Dunboy Castle

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Remains of Dunboy castle
View inland from Dunboy castle
Plaque on castle wall. Translation from Irish: 'In memory of the heroes who fell in Dunboy on behalf of country and faith in June 1602. May their souls rest in peace.'

Dunboy Castle (Irish: Caisleán Dhún Baoi) is a ruined castle on the Beara Peninsula in south-west Ireland near the town of Castletownbere. It was a stronghold of the O'Sullivan Bere, a Gaelic clan leader and 'Chief of Dunboy', and was built to guard and defend the harbour of Berehaven. Its presence enabled O'Sullivan Bere to control the sea fisheries off the Irish coast and collect taxes from Irish and continental European fishing vessels sheltering in the haven. It was also a centre for the import/export trade to and from the continent. Today, much of the castle is destroyed but the ruins are open to the public.

Dunboy Castle was the scene of the noted Siege of Dunboy in the summer of 1602 which ultimately led to its destruction and the breaking of the power of the O'Sullivan Bere. At that time Donal Cam O'Sullivan Bere was in rebellion against the English crown,[1] and Elizabeth I had sent a 5000-strong army under the command of Sir George Carew to suppress the insurgents. Even with its small garrison of 143 men,[2] Dunboy Castle was thought to be impregnable but following a fierce artillery bombardment the walls were smashed and after some desperate hand-to-hand fighting amid the rubble the defenders were finally overcome. The 58 survivors of the two-week siege were executed in the nearby market square.[3]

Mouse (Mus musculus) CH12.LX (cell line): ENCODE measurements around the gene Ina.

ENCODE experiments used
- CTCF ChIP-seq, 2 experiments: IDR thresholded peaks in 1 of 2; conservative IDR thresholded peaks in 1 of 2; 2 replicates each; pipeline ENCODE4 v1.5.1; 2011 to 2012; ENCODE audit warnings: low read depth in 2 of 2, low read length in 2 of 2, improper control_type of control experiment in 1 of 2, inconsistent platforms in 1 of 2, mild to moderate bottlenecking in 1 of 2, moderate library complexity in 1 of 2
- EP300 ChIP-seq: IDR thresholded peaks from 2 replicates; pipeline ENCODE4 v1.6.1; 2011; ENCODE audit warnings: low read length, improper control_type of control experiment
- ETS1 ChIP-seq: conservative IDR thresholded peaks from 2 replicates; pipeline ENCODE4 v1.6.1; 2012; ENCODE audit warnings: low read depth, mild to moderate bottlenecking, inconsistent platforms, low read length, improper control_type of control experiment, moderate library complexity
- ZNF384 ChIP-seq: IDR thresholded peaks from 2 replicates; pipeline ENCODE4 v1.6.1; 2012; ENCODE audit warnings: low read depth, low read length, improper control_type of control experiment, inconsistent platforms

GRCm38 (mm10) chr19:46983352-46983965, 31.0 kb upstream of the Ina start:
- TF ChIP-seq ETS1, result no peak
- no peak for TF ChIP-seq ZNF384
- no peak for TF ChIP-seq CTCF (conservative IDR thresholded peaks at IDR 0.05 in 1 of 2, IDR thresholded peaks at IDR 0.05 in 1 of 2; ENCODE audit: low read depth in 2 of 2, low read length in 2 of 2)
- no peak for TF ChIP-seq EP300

Near the castle ruins stands Puxley Mansion, a 19th-century manor house.[4] It was burnt by the IRA in 1920 in reprisal for the destruction of houses that harboured IRA men and weapons by the Crown Forces. While some restoration work was completed in the 2000s, funding issues halted plans to refurbish the mansion and open it as a hotel.[5][6]

See also[edit]


  1. ^ Pól Uí Súileabháin (2004). The Last Chieftain of Gaelic Ireland: The True Story of Donal O'Sullivan Bere. Beara Historical Association.
  2. ^ T. D. Sullivan (1978). Bantry, Berehaven and the O'Sullivan Sept. Cork: Tower Books.
  3. ^ Gerard (Gerdie) Harrington (2000). In the Path of Heroes: Stories of Beara and Bantry. The Beara Historical Association.
  4. ^ Christi Daugherty (2008). Frommer's Ireland. p. 299.
  5. ^ Louise, Roseingrave (16 June 2011). "Funds run out for Puxley restoration". Irish Times. Retrieved 31 July 2015.
  6. ^ Catherine Shanahan (7 May 2011). "Castles in the air". Irish Examiner. Retrieved 16 November 2018.

External links[edit]

Coordinates: 51°37′59″N 9°55′26″W / 51.633°N 9.924°W / 51.633; -9.924